Supplements for Overall Eye Health

Finding the right supplement for overall eye health can be difficult as there as so many on the market claiming to help.

In order to support eye health throughout our lives we would recommend a product with at least 10mg of lutein (if not 15mg or 20mg) and then a combination of other vitamins and minerals.

You may also want to consider the number you need to take a day or the form a particular product takes. For example, if you don't like taking tablets then a chewable gummy might be more appropriate. 

In conjunction with Thea Pharmaceuticals, dietitian Helen Bond explains why a balanced diet really is so important, what the key nutrients needed for maintaining eye health are and how to get these nutrients into our daily diet.

• Vitamins and minerals
• Carotenoids
• Essential fatty acids
• Micro-nutrients

Macular pigments


There are over 600 known carotenoids found naturally in the world. They are believed to be important for the eye because they are found in high doses at the macula – the central part of our eye responsible for vision and affected by macular degeneration.

Their role in macular heath is not fully known, but they are thought to play an important role by absorbing damaging blue wavelengths of light and acting as anti-oxidants, helping ‘mop-up’ damaging ‘free radicals’. 

Some people have lower macular pigment levels (either naturally or due to diet or weight issues) and this may put them at a greater risk of developing degeneration in the eye.

Lutein and Zeaxanthin

Lutein and zeaxanthin are not made in the body so have to be consumed in our diets and that is why they are considered the most interesting constituents for use in dietary supplements. They give some food their characteristic colour e.g. sweet peppers, saffron, sweetcorn. They are found in higher quantities in green leafy vegetables like spinach and kale. When they age and start to turn yellow, this is the lutein you are seeing. 

In supplements these are usually made from an extract of marigold flowers (Tagetes erecta). Most studies use a dose of at least 10mg lutein and 2mg zeaxanthin to look for a protective effect but European diets are thought to only contain about 3mg of lutein a day.


Meso-zeaxanthin, unlike lutein and zeaxanthin, is made naturally in the body from lutein. This means that is does not occur in large amounts in our diet.

Like lutein and zeaxanthin it is extracted from the marigold flower (Tagetes erecta).


Natural astaxanthin from the microalgae, Haematococcus pluvialis, is a natural carotenoid that can be found from arctic marine environments, to common fresh water rock pools throughout the world. Astaxanthin is what gives the pink and red colour to salmon, shrimp and lobster.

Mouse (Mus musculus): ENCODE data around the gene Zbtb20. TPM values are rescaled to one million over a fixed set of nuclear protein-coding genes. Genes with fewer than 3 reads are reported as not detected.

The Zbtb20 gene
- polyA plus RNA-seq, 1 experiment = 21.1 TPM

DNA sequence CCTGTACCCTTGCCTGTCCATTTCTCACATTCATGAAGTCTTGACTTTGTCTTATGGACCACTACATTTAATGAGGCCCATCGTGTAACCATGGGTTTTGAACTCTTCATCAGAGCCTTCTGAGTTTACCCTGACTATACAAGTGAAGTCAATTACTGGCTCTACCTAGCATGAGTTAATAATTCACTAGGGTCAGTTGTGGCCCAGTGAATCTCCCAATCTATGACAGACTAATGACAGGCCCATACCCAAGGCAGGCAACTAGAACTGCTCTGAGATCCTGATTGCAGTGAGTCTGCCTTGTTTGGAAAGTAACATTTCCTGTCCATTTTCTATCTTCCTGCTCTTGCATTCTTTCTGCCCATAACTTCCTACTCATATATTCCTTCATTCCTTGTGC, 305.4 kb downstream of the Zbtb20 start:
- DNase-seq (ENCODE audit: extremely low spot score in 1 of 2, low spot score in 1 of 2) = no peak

Astaxanthin is considered one of the purest molecules because it has no-proxidant activity even when subjected to enormous amount of stress from environmental factors and free radicals. 

It is a better antioxidant than vitamin C, E, resveratrol or co-enzyme Q10.

Other ingredients to look for

Vitamin C

Vitamin C

Vitamin C cannot be made by the body so must be taken in through the diet and 90% comes from eating fruit and vegetables. It is needed to make collagen which is vital for the health of our skin, eyes, bones, teeth, cartilage, tendons, ligaments and blood vessels.

This vitamin has also been shown to reduce the length and severity of colds, although it does not prevent them.

By strengthening and repairing the walls of the tiny blood vessels at the back of the eye, vitamin C helps to stabilise degeneration. Vitamin C has also been approved by the European Food Standards Agency for the claim:

• Vitamin C contributes to the protection of cells from oxidative stress

Vitamin E

Vitamin E

Vitamin E refers to a group of fat soluble compounds found relatively freely in our diet, including various oils, spreads, cereals, nuts and seeds. It has various roles including anti-oxidant functions.

Vitamin E is included in the AREDS2 formula as it protects cell membranes. This is important as it then maintains the structure of the cells at the back of the eye, preventing their degeneration. Vitamin E has also been approved by the European Food Standards Agency for the claim:

• Vitamin C contributes to the protection of cells from oxidative stress



Zinc is a trace mineral thought to improve a number of medical conditions including the common cold. Studies have shown it can help with healing wounds such as burns or leg ulcers. Zinc is also believed to be important for vision because it is found at relatively high levels in the macula and enables vitamin A to create the pigment melanin which helps absorb light.

Zinc has also been approved by the European Food Standards Agency for the claim:

• Zinc contributes to the maintenance of normal vision

Omega 3

Omega 3 (EPA & DHA)

Omega 3 essential fatty acids refer to a group of three fats called alpha-linolenic acid (ALA), Eicosapentaenoic acid (EPA), and Docosahexaenoic acid (DHA). ALA is found in plants such as flaxseed and EPA and DHA in fish oils. They are termed essential because they are not made within the body but are needed for vital body functions.

With relation to the eye, Omega 3 is believed to have several beneficial effects including reducing the symptoms of dry eyes and slowing the progression of age related degeneration. Some omega 3 fatty acids have also been approved by the European Food Standards Agency for an eye health claim:

• EPA contributes to the maintenance of normal vision

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